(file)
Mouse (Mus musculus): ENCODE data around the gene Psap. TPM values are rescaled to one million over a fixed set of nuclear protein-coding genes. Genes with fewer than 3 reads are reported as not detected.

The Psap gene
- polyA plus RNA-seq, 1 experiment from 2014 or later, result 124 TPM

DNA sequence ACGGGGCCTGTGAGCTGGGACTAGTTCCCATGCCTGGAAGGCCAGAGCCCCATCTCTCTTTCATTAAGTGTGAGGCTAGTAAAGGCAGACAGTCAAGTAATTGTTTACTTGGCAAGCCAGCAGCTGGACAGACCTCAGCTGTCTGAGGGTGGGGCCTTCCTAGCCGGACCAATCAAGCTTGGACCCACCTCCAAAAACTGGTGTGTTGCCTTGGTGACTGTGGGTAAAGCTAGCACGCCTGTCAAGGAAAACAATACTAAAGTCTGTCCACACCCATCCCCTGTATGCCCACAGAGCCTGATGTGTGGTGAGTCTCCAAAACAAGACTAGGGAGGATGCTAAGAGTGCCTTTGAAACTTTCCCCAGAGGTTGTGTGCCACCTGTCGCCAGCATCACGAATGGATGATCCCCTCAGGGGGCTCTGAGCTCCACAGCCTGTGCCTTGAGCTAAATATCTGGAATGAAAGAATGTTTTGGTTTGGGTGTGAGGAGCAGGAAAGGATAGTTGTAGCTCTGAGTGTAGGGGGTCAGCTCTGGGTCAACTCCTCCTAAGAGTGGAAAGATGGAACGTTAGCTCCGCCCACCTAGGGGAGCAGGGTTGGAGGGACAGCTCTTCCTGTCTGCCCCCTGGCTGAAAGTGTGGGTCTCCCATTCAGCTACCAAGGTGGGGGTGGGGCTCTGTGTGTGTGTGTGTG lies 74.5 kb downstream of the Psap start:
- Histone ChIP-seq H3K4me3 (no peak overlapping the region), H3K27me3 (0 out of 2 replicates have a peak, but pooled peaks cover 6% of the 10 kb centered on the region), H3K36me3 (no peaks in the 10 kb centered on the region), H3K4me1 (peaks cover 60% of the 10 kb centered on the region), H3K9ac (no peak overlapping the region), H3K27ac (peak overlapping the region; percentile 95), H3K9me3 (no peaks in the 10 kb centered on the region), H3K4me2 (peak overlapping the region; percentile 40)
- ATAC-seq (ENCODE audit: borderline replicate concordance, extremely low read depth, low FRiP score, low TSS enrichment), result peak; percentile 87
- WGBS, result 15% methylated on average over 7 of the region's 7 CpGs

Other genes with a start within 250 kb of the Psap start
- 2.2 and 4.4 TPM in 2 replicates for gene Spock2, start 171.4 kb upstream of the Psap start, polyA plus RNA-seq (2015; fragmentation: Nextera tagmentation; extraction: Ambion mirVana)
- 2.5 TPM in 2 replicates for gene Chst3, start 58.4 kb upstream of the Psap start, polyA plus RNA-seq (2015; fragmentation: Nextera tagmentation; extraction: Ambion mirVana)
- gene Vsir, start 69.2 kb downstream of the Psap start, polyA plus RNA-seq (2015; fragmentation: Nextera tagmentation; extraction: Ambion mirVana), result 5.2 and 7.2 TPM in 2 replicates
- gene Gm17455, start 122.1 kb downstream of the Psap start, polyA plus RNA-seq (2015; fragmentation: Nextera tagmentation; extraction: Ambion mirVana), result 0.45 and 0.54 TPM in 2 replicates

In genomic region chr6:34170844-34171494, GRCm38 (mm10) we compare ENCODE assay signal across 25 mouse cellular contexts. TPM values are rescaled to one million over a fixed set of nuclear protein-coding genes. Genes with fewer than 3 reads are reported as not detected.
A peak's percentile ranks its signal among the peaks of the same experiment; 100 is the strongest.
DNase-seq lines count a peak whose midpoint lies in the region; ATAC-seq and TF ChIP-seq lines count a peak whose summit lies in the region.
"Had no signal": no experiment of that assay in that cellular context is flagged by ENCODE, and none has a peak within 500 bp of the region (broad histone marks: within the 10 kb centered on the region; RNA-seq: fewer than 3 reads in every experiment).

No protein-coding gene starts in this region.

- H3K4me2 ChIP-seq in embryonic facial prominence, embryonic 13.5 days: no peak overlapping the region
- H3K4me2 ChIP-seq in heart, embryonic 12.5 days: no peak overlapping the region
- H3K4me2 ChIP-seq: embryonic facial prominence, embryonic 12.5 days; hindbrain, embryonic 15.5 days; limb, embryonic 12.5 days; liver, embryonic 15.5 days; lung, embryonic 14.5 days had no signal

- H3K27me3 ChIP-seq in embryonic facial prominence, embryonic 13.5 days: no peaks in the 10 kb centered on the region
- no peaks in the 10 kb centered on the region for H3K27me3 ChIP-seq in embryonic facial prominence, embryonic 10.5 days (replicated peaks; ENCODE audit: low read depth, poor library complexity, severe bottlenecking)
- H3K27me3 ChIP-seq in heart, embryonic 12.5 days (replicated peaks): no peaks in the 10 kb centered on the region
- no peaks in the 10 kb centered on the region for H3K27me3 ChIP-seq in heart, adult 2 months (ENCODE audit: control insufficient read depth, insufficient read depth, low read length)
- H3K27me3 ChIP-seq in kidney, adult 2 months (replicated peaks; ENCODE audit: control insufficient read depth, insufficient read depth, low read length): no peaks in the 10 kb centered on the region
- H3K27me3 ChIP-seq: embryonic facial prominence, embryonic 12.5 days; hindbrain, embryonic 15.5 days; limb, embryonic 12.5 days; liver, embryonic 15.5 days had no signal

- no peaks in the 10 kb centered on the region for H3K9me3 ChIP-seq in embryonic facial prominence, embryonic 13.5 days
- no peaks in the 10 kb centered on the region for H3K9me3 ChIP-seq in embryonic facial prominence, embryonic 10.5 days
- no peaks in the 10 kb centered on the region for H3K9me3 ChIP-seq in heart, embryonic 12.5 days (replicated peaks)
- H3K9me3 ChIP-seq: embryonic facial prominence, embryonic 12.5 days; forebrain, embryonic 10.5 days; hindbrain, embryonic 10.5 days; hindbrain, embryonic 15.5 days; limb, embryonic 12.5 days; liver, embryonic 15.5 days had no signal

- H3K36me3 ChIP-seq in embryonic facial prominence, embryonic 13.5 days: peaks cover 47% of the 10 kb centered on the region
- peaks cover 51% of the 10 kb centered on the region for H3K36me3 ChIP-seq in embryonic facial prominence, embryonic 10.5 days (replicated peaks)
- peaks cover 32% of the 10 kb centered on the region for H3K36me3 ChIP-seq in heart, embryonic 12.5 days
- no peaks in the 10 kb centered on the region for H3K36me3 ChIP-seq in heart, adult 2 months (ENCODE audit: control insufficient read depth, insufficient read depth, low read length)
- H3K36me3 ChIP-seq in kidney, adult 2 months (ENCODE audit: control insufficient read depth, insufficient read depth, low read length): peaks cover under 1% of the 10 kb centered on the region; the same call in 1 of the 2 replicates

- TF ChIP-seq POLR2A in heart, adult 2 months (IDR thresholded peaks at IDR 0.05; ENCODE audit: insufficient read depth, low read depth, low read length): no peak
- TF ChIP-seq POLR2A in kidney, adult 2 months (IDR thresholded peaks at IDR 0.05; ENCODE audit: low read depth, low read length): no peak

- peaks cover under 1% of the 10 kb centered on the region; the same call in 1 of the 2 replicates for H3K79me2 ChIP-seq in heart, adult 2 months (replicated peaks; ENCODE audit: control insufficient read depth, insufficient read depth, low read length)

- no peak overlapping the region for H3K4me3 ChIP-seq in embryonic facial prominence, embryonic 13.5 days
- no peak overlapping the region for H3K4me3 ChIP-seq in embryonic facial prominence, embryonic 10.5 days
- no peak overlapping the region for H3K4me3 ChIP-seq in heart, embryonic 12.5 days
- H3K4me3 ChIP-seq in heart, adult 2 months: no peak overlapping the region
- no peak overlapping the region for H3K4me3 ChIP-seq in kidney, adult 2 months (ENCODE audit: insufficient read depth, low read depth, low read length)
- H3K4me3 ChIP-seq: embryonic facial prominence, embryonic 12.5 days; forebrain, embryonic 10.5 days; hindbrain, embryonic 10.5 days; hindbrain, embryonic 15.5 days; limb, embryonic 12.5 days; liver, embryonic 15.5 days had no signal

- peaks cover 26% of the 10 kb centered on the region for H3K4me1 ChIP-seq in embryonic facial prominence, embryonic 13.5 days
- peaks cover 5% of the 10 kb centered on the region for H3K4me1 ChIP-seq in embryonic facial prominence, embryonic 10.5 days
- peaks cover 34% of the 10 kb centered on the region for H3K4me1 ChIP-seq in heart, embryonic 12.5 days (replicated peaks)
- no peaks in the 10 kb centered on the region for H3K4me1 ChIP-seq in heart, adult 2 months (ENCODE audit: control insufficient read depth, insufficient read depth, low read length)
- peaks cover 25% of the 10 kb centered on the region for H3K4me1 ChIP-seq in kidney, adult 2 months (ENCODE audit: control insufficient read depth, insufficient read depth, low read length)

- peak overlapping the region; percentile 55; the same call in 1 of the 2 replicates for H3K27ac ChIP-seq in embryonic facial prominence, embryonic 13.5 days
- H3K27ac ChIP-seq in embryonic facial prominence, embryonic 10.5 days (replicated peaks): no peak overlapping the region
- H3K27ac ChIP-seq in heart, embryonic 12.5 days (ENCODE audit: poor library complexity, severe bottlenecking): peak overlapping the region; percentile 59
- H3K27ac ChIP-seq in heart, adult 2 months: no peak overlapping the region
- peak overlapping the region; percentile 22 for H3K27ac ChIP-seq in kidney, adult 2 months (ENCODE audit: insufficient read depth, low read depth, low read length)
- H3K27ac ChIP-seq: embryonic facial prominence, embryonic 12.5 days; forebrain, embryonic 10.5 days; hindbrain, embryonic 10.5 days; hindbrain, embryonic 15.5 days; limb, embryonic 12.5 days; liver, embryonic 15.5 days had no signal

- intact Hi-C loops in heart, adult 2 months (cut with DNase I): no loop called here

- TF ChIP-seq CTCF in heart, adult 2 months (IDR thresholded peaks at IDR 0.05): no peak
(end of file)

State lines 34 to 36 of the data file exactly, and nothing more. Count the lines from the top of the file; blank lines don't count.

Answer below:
- no peaks in the 10 kb centered on the region for H3K36me3 ChIP-seq in heart, adult 2 months (ENCODE audit: control insufficient read depth, insufficient read depth, low read length)
- H3K36me3 ChIP-seq in kidney, adult 2 months (ENCODE audit: control insufficient read depth, insufficient read depth, low read length): peaks cover under 1% of the 10 kb centered on the region; the same call in 1 of the 2 replicates

- TF ChIP-seq POLR2A in heart, adult 2 months (IDR thresholded peaks at IDR 0.05; ENCODE audit: insufficient read depth, low read depth, low read length): no peak